An Edmonds church needed a miracle if it was ever to get another organ to replace the aging one that had been cobbled together from disparate parts. In comes a Florida church with the godsend the Edmonds church needed.

Share story




Kathlyn James, the senior pastor for Edmonds United Methodist Church in Edmonds, is not a musician.

She understood that the church’s aging pipe organ had been cobbled together from disparate parts and would cost about a quarter-million dollars to repair.

But the long-held dream of her music directors — a $1.6 million organ designed specifically for their sanctuary by German master craftsman Philipp Klais, was no longer a reality. The economic recession had forced the church to cut staff salaries and implement unpaid furloughs. Gifts from church members were significantly down.

Even a promising Plan B — a beautifully designed pipe organ that was too small for a growing Florida congregation and was being sold for $275,000 — was no longer within the Edmonds congregation’s reach.

“We needed a miracle,” said Stephen Marshall-Ward, director of music and organist for the church.

The miracle came in the form of a gift from the Community Church of Vero Beach, Fla. Rather than dismantle their organ and put it in storage, they agreed to give it to the Edmonds church. New, the organ would have cost $1 million.

Sunday, the organ will be dedicated and a benefit concert held to help raise the remaining money needed to cover its transport and reassembly from 3,000 miles across the country.

James, who heard the new organ played for the first time at a Christmas concert, said the sound is “just stunning.”

“I believed him [Marshall-Ward] when he said there would be a difference in quality. But to actually experience it is very moving and very powerful.”

No longer a fit

By all accounts, the organ was languishing in its Florida home. Originally built by Pieter Visser, who learned his craft as a teenager in Holland, the organ had been moved from the original 300-person sanctuary for which it was built, to a new church building that holds 1,000.

“It went from being one of the favorite organs in South Florida to one that was not very well liked,” said Visser, whose firm, Visser-Rowland, is based in Houston.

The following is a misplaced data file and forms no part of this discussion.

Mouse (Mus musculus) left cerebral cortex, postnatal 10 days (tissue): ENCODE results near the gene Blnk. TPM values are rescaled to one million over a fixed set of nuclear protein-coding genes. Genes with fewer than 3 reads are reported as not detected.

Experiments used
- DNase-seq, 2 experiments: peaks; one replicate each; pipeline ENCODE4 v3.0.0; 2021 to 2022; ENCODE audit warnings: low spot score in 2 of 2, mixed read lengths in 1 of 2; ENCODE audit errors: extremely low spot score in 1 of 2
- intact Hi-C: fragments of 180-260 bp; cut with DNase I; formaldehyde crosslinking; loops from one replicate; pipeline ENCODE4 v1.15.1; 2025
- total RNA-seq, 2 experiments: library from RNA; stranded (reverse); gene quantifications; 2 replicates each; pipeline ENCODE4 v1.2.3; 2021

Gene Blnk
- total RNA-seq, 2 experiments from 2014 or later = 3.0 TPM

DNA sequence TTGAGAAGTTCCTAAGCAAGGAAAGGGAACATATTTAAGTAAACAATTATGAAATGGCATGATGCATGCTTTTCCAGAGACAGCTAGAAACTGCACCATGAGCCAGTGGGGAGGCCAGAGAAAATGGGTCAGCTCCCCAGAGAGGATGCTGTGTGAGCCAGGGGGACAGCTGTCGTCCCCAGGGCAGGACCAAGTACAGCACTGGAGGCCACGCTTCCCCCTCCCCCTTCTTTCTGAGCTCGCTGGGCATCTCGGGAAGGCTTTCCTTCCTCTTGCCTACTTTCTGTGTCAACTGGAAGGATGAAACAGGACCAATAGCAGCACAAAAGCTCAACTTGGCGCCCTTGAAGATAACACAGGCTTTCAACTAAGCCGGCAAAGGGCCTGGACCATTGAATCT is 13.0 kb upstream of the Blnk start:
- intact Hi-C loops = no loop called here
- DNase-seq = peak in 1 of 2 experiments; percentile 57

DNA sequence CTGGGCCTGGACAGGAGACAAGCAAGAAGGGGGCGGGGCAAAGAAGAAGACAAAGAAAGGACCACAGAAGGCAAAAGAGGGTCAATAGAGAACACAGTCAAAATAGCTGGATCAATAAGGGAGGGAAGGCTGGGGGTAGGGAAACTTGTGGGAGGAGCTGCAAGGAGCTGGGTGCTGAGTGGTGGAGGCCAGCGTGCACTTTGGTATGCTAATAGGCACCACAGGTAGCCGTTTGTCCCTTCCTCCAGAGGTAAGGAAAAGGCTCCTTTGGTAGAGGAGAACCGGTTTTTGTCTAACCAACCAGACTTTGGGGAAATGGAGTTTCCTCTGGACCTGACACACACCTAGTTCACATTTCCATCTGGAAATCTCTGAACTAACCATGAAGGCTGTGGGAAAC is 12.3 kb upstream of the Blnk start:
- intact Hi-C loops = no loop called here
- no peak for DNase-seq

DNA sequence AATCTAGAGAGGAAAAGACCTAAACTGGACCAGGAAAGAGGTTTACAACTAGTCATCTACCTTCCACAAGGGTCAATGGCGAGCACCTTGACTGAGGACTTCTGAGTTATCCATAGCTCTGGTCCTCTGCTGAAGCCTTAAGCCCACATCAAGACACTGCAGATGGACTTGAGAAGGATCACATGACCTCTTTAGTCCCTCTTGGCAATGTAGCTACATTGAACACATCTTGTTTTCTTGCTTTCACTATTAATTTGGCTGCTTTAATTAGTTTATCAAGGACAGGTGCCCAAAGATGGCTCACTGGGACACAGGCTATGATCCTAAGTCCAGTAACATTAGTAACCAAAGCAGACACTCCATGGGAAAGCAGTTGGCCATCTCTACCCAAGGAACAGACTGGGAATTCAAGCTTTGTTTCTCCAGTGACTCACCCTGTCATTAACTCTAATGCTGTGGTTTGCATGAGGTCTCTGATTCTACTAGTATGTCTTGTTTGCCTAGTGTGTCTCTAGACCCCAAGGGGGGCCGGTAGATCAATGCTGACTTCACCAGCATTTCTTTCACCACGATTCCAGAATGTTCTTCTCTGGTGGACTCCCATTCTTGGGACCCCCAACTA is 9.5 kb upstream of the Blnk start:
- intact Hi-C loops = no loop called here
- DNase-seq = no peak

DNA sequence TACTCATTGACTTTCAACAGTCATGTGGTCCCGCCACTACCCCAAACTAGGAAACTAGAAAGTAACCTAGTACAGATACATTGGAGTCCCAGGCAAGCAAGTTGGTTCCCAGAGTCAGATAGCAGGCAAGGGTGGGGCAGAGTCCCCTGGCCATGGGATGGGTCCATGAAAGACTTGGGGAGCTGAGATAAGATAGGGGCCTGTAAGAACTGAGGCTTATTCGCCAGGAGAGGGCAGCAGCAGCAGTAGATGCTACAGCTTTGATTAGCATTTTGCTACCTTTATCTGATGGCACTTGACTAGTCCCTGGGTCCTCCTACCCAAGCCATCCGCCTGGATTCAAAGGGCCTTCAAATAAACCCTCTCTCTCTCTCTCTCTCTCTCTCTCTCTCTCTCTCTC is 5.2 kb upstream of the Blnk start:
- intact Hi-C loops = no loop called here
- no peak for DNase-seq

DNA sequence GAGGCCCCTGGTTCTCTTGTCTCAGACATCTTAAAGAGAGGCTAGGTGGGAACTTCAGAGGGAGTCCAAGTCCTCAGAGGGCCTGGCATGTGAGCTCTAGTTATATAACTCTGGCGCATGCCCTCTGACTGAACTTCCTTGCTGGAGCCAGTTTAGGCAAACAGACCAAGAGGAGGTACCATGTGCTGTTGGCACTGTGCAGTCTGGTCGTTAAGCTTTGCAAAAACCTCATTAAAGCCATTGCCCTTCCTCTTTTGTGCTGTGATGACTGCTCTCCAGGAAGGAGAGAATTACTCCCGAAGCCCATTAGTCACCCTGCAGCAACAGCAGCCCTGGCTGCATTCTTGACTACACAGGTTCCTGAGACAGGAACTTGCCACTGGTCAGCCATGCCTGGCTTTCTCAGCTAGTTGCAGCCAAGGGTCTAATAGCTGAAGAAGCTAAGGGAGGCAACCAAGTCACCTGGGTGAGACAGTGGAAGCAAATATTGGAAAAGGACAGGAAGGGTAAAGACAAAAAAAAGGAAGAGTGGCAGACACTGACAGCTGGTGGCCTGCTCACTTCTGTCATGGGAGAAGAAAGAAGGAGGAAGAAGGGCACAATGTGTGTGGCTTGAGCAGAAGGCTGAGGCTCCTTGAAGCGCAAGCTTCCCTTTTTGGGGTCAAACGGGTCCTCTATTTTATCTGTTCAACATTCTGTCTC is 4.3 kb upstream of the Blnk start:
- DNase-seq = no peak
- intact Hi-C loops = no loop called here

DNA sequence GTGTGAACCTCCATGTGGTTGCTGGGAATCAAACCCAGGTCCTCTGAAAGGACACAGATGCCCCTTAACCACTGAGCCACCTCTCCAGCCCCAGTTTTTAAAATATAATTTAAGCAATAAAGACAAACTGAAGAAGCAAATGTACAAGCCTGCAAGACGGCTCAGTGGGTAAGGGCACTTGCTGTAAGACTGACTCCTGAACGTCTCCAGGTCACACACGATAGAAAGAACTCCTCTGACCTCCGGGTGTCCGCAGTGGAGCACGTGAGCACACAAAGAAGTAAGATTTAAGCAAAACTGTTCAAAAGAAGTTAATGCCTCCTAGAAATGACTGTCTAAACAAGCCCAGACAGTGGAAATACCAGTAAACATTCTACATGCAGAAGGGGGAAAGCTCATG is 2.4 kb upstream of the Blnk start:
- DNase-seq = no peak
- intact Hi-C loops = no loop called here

Jose Daniel Flores, music director for the Community Church of Vero Beach, agreed that the move to the larger church and an attempted expansion of the 14-year-old organ were not successful. He said large pipe organs are built to the specific acoustics and size of their locations and are meant to be permanent.

The church decided to buy a new organ and put the old one up for sale.

In fall 2008, Marshall-Ward and his associate music director, Wanda Griffiths, saw an ad for the Visser organ, knew immediately of the firm’s reputation for quality, and visited Vero Beach, where they excitedly played the organ for two days and talked about how it might be modified to fit the Edmonds sanctuary.

But the stock-market crash and deepening recession put an end to their plans. Nine months passed, with periodic calls from Florida asking if there was any change.

Surprise offer

Then during Holy Week last spring, the head of the Vero Beach church called Marshall-Ward and said, “I think we have your miracle.”

The Florida congregants would give the organ to the Edmonds church.

While the decision wasn’t completely unanimous, Flores said, “We have a strong tradition of helping other congregations.”

That left the Edmonds church with six weeks to come up with $300,000 to disassemble, ship and rebuild the organ in its new home. The church rallied and raised $260,000.

The 6-ton organ arrived in Edmonds in late May. A team led by Klais, who had worked with the church on designing the dream organ that proved beyond its means, agreed to send a team to reassemble the Florida organ and begin the painstaking work of “voicing” it, that is, making the physical adjustments to its 2,200 pipes to produce the equivalent of an orchestra’s worth of sound.

The sanctuary at Edmonds is almost the same size as the one the organ was built for.

Last week Marshall-Ward, who had the dream 10 years ago of a high-quality organ built specifically for the Edmonds sanctuary, listened to rehearsals for Sunday’s concert. He stood at the back of the sanctuary and said he let the majesty and beauty of the new organ — joined with the voices of a children’s choir — fill him.

“I was almost levitating,” he said.

Lynn Thompson: 206-464-8305 or lthompson@seattletimes.com